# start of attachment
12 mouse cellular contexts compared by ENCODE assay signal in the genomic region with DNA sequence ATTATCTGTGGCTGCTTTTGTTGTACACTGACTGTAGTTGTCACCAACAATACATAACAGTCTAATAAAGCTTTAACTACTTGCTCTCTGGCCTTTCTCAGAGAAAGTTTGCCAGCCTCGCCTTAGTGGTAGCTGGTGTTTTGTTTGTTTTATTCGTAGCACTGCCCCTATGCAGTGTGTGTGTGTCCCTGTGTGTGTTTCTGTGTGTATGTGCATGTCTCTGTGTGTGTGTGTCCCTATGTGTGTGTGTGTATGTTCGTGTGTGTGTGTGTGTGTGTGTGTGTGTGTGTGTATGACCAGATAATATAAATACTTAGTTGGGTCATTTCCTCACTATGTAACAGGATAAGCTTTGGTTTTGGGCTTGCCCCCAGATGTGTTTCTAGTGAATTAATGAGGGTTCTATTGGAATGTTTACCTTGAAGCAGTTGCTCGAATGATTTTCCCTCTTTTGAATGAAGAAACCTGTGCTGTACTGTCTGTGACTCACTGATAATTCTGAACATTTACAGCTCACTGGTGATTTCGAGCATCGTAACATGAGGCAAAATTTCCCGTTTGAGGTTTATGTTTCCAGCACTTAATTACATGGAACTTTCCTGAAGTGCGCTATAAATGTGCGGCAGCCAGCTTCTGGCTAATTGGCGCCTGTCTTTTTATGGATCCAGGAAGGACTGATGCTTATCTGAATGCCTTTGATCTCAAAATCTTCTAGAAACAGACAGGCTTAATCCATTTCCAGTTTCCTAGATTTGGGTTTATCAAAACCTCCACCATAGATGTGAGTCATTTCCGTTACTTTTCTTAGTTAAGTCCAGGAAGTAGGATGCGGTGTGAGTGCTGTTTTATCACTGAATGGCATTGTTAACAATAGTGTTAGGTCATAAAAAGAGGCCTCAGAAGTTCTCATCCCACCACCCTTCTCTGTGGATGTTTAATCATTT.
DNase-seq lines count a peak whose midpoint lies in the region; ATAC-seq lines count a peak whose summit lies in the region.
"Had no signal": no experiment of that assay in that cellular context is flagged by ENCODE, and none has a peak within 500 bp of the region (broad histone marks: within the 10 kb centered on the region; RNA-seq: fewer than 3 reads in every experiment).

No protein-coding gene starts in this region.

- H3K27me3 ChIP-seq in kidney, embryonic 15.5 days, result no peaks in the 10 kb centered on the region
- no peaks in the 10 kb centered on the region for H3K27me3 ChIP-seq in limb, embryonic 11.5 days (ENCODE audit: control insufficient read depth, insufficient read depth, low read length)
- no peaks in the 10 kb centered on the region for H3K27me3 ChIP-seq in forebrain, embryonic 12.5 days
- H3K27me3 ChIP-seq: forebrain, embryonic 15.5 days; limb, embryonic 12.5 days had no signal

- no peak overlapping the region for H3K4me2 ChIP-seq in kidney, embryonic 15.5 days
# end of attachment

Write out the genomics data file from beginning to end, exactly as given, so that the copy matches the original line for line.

12 mouse cellular contexts compared by ENCODE assay signal in the genomic region with DNA sequence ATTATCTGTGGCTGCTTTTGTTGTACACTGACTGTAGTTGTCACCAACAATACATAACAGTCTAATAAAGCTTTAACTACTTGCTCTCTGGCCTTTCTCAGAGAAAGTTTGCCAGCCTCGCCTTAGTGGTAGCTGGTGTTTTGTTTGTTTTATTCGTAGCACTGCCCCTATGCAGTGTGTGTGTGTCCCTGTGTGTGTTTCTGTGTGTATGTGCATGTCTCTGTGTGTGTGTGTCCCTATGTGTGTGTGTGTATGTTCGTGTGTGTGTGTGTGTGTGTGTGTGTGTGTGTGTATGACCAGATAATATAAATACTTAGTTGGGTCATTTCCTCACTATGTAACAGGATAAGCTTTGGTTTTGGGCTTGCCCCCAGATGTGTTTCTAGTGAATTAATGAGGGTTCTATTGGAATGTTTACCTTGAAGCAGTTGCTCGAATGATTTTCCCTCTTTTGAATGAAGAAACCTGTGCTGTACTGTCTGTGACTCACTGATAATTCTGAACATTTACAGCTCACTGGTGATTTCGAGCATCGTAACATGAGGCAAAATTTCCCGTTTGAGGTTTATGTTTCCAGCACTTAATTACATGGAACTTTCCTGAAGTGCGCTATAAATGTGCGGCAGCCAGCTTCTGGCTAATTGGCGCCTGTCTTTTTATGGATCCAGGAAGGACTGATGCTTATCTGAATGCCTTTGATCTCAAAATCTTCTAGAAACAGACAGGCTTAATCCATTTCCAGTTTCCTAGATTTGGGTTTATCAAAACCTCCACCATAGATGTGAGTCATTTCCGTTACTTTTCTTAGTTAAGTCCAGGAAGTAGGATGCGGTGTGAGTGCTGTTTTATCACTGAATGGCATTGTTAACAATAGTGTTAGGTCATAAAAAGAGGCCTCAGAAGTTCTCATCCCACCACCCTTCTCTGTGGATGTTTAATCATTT.
DNase-seq lines count a peak whose midpoint lies in the region; ATAC-seq lines count a peak whose summit lies in the region.
"Had no signal": no experiment of that assay in that cellular context is flagged by ENCODE, and none has a peak within 500 bp of the region (broad histone marks: within the 10 kb centered on the region; RNA-seq: fewer than 3 reads in every experiment).

No protein-coding gene starts in this region.

- H3K27me3 ChIP-seq in kidney, embryonic 15.5 days, result no peaks in the 10 kb centered on the region
- no peaks in the 10 kb centered on the region for H3K27me3 ChIP-seq in limb, embryonic 11.5 days (ENCODE audit: control insufficient read depth, insufficient read depth, low read length)
- no peaks in the 10 kb centered on the region for H3K27me3 ChIP-seq in forebrain, embryonic 12.5 days
- H3K27me3 ChIP-seq: forebrain, embryonic 15.5 days; limb, embryonic 12.5 days had no signal

- no peak overlapping the region for H3K4me2 ChIP-seq in kidney, embryonic 15.5 days